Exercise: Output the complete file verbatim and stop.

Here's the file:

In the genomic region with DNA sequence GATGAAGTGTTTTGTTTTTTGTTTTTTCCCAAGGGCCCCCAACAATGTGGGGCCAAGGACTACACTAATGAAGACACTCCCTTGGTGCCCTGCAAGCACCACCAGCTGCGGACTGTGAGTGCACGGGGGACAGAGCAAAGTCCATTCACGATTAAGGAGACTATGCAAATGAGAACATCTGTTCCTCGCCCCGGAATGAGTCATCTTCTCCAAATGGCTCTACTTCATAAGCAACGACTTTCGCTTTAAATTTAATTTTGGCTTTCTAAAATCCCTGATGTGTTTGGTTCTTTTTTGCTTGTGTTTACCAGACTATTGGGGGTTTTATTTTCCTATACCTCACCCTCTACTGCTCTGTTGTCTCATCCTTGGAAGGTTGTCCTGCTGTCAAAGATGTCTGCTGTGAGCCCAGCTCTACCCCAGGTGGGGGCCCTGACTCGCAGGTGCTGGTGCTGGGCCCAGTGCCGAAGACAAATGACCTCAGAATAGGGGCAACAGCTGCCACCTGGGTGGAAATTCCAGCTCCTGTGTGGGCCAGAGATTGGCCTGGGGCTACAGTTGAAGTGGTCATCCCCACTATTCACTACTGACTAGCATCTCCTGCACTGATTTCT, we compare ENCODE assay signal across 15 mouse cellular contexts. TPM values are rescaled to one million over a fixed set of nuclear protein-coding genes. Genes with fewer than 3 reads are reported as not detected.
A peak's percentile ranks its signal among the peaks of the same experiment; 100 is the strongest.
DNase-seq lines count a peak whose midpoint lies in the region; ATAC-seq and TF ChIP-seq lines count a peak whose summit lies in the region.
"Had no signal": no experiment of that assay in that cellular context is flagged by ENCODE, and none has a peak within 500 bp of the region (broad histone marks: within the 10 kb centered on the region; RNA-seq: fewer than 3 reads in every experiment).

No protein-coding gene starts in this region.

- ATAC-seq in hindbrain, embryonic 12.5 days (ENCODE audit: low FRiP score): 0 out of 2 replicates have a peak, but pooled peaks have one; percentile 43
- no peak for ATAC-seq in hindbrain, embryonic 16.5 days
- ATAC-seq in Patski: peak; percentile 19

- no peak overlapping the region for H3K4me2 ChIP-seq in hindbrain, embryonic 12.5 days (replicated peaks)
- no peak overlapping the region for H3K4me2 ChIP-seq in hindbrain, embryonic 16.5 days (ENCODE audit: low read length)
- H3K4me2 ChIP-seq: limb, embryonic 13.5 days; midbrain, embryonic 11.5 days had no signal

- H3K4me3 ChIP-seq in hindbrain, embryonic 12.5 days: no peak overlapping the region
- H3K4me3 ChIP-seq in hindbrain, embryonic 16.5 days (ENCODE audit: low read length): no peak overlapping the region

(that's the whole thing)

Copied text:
In the genomic region with DNA sequence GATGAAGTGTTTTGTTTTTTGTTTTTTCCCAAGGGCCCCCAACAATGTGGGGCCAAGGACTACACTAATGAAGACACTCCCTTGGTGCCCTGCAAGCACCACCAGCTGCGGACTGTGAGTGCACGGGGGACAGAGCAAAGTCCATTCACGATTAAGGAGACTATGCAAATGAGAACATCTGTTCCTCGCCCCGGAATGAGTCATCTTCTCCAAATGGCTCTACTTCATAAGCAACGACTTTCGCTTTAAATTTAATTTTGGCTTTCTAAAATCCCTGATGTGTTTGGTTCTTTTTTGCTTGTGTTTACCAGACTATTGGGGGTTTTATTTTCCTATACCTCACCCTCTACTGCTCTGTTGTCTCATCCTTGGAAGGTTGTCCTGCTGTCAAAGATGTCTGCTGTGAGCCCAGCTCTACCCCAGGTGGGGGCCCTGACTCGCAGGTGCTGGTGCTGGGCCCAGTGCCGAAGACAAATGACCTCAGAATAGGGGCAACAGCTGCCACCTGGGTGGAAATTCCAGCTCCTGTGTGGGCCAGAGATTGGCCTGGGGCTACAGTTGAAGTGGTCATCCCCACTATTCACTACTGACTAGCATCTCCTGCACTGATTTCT, we compare ENCODE assay signal across 15 mouse cellular contexts. TPM values are rescaled to one million over a fixed set of nuclear protein-coding genes. Genes with fewer than 3 reads are reported as not detected.
A peak's percentile ranks its signal among the peaks of the same experiment; 100 is the strongest.
DNase-seq lines count a peak whose midpoint lies in the region; ATAC-seq and TF ChIP-seq lines count a peak whose summit lies in the region.
"Had no signal": no experiment of that assay in that cellular context is flagged by ENCODE, and none has a peak within 500 bp of the region (broad histone marks: within the 10 kb centered on the region; RNA-seq: fewer than 3 reads in every experiment).

No protein-coding gene starts in this region.

- ATAC-seq in hindbrain, embryonic 12.5 days (ENCODE audit: low FRiP score): 0 out of 2 replicates have a peak, but pooled peaks have one; percentile 43
- no peak for ATAC-seq in hindbrain, embryonic 16.5 days
- ATAC-seq in Patski: peak; percentile 19

- no peak overlapping the region for H3K4me2 ChIP-seq in hindbrain, embryonic 12.5 days (replicated peaks)
- no peak overlapping the region for H3K4me2 ChIP-seq in hindbrain, embryonic 16.5 days (ENCODE audit: low read length)
- H3K4me2 ChIP-seq: limb, embryonic 13.5 days; midbrain, embryonic 11.5 days had no signal

- H3K4me3 ChIP-seq in hindbrain, embryonic 12.5 days: no peak overlapping the region
- H3K4me3 ChIP-seq in hindbrain, embryonic 16.5 days (ENCODE audit: low read length): no peak overlapping the region